I recently reviewed Jacob Hornberger’s The Kennedy Autopsy, in which author Jacob Hornberger discusses the anamolies surrounding the forsenic examination conducted on President John F. Kennedy (1917-1963) at Bethesda Naval Hospital following his assassination on November 22, 1963 in Dallas, Texas. In this second part of the series, he examines the role of former President Lyndon B. Johnson (1908-1973) in Kennedy’s murder. To be fair, no “smoking gun” has ever surfaced linking Johnson directly to the crime. However, researchers have long believed that Johnson knew in advance of what was to come in Dealey Plaza and had used the powers of the presidency to conduct a sham investigation that resulted in the much disputed Warren Commission report. Admittedly the evidence is compelling and Johnson has his own trail of indiscretions unrelated to the events in Dallas. In fact, Johnson was complicit in so many things, that his former attorney Barr McClellan felt compelled to write about in his book Blood, Money & Power: How L.B.J. Killed J.F.K. The legacy of Johnson is certainly a topic for another discussion but what Hornberger has to say here just might cause you take another look at the champion of the “Great Society”.
The crux of the book is formed by a series of events that took place within the short span of less than two and a half hours. As a dying Kennedy was rushed to Parkland Hospital, Johnson was also rushed to the facility and remained there until learning of Kennedy’s death at 1:00 p.m. Upon learning of the president’s death and that he was now the new president, he then proceeded to Love Field where Air Force One and Two were sitting idle. However, instead of immediately returning to Washington, he stay in place at love field until Kennedy’s body, which was forcibly removed from Parkland Hospital by fully armed Secret Service personnel, arrived at the air strip. Only then did both aircrafts depart for Maryland and Washington, D.C. Kennedy’s body was transported to Bethesday Naval Medical Center where an even more bizarre series of events took place. However, that is well covered in the first book by Hornberger regarding the topic at hand.
The premise of Hornberger’s argument is this: if Johnson was so afraid that Kennedy’s murder was a Soviet plot to attack America and that his own life could be in danger, then why did he wait at Love Field instead of immediately departing Texas for safer territory? The argument put forth by Hornberger is without question disturbing, but the position taken by the author is thought provoking. And to be honest, no sound explanation for Johnson’s actions has ever been put forth. In fact, his behavior the entire time was more than bizarre and did not reflect the mindset of someone concerned about a large scale attack on the United States.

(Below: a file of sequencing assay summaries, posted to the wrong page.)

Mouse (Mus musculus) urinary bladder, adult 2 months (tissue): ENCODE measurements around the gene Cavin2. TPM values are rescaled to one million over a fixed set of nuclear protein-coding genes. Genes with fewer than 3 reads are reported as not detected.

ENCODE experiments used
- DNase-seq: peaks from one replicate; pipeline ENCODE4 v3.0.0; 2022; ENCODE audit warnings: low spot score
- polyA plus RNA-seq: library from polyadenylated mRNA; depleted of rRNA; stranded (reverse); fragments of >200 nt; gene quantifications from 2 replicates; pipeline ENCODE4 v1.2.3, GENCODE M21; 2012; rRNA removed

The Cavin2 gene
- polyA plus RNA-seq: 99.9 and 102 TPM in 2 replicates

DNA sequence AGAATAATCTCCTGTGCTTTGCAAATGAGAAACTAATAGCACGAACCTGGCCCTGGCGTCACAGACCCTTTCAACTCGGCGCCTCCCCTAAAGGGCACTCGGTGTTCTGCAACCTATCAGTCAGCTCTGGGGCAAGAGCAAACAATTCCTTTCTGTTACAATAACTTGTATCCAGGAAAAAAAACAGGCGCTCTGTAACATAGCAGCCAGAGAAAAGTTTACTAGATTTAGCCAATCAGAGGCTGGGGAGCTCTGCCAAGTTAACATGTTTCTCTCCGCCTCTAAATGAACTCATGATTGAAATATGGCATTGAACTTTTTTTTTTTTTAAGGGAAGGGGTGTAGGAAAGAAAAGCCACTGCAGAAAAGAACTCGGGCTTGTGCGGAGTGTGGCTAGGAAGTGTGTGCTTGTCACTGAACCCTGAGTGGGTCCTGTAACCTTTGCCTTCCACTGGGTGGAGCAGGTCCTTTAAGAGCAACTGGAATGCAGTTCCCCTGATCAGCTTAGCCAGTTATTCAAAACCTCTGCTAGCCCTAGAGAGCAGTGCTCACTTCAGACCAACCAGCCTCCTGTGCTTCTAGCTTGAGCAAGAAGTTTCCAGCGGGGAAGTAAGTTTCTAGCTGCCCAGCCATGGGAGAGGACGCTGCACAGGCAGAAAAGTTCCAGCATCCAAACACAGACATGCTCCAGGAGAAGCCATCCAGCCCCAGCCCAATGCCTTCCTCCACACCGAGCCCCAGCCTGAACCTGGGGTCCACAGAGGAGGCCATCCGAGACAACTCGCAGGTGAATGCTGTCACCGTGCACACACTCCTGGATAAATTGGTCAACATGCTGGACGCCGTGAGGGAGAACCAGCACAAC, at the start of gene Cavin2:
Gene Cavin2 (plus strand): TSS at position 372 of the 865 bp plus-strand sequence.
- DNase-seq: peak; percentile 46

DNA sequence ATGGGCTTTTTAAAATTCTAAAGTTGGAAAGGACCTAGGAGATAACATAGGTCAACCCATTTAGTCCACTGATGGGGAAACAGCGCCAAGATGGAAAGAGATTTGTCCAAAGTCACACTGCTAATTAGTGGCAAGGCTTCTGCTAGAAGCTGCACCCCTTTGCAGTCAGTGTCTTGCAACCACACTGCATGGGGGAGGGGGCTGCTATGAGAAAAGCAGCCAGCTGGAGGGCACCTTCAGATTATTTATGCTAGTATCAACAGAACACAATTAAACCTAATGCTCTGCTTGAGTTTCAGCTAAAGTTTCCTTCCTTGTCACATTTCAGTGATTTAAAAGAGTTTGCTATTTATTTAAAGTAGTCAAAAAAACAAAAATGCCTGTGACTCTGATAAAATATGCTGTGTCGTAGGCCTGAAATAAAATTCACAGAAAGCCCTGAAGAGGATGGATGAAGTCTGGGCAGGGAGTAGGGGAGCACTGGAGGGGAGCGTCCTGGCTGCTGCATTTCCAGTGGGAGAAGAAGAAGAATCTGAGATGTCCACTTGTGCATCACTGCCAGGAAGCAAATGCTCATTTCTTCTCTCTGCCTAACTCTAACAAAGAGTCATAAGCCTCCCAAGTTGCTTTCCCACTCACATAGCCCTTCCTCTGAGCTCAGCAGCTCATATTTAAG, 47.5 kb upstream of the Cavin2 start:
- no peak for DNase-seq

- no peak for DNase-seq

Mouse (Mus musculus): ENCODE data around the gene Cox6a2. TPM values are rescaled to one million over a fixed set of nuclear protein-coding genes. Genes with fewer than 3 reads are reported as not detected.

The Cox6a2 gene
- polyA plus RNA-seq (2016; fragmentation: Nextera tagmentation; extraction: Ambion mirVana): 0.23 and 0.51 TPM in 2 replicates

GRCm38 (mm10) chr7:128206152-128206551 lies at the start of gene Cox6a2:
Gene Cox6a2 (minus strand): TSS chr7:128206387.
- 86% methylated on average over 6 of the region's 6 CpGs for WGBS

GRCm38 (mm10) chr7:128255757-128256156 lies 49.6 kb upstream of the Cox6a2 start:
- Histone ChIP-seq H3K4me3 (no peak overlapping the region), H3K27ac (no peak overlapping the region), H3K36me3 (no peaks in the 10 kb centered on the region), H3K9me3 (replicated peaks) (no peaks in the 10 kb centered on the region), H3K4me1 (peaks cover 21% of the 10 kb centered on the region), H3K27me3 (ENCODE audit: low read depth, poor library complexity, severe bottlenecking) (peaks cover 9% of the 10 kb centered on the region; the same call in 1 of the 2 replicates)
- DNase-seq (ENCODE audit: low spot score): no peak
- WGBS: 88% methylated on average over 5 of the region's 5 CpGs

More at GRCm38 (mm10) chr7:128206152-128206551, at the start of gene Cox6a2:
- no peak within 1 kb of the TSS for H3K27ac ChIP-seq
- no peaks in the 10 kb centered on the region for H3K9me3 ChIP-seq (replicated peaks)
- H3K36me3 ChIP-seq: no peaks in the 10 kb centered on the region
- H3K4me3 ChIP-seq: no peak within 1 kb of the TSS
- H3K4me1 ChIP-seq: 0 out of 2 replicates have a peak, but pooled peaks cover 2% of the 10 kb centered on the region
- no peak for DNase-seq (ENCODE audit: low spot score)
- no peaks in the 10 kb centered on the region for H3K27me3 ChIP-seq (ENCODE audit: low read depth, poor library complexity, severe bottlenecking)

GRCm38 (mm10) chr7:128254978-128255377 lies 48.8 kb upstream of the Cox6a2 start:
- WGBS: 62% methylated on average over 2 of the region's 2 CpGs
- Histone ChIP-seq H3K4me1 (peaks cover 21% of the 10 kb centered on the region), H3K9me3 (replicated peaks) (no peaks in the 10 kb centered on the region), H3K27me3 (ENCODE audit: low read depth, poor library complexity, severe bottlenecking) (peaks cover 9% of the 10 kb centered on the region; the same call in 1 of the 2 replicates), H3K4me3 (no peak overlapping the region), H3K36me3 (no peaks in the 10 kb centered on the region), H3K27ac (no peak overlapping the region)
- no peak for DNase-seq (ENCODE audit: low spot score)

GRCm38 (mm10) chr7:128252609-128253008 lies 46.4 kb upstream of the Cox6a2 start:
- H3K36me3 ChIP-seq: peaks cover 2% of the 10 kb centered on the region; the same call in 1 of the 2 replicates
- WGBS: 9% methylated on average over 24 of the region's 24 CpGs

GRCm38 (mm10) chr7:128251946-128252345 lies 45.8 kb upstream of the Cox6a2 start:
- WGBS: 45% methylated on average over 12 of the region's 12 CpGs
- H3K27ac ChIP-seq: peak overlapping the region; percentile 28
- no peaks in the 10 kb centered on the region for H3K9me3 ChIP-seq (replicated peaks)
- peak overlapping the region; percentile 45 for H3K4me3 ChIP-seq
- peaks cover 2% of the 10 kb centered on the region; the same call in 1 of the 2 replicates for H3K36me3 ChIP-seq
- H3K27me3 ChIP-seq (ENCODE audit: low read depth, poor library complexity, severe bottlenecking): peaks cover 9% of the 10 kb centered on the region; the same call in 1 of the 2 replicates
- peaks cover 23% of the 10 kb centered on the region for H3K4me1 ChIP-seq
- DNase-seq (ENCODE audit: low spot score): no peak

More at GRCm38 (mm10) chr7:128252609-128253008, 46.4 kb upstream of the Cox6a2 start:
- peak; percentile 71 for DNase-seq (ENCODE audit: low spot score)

Some readers may feel that there is no way on earth Johnson could have been complicit in any part of the crime. Unless the person knew him personally, that is purely speculation. But what is clear is that his statements following Kennedy’s death conflicted with his actions that day. In all fairness, the author does not claim that Johnson masterminded Kennedy’s murder anywhere in the book. But he does believe that Johnson knew of the murder in advance, played an enormous role in the cover-up and that there does exist a very real deep state or military industrial complex as described by former President Dwight Eishenhower (1890-1969).
As a bonus, the author also discussed Johnson’s decision to withdraw from the 1968 presidential election. One narrative that has remained in place is that the entry of Robert F. Kennedy (1925-1968) into the race is what ultimately caused Johnson to step out of the race. Another is that the rise of Hubert Humphrey (1911-1978) was proof that the Democratic party was ready for a new direction. Well both may not be entirely accurate and Hornberger has a strong argument for his belief that Kennedy’s murder is the real reason he did not seek reelection. On the surface, it seems far fetched but the author presents a very compelling case that have valid points. And although the Vietnam War had damaged his presidency and civil unrest at home was a pressing issue, Johnson still remained a popular figure. His true reason for stepping down most likely went with him to the grave and we may never know completely. But there is a strong chance that what we have long believed about his decision may be completely wrong. The case is presented here for you to be the judge.
The Kennedy assassination is a riddle with many layers, some of which have been peeled back for us to see the complexity within. Unraveling the entire crime is still a monumental task that requires a focused approached one step at a time. Hornberger has taken that approach in this highly interesting look into the actions of Lyndon Johnson after the infamous volley of gunfire in Dealey Plaza.